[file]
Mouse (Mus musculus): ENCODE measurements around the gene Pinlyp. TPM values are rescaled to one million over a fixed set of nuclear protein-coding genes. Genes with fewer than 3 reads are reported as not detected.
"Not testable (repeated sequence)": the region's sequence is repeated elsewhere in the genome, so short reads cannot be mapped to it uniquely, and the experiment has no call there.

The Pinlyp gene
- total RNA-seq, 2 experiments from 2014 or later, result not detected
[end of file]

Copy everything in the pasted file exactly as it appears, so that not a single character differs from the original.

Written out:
Mouse (Mus musculus): ENCODE measurements around the gene Pinlyp. TPM values are rescaled to one million over a fixed set of nuclear protein-coding genes. Genes with fewer than 3 reads are reported as not detected.
"Not testable (repeated sequence)": the region's sequence is repeated elsewhere in the genome, so short reads cannot be mapped to it uniquely, and the experiment has no call there.

The Pinlyp gene
- total RNA-seq, 2 experiments from 2014 or later, result not detected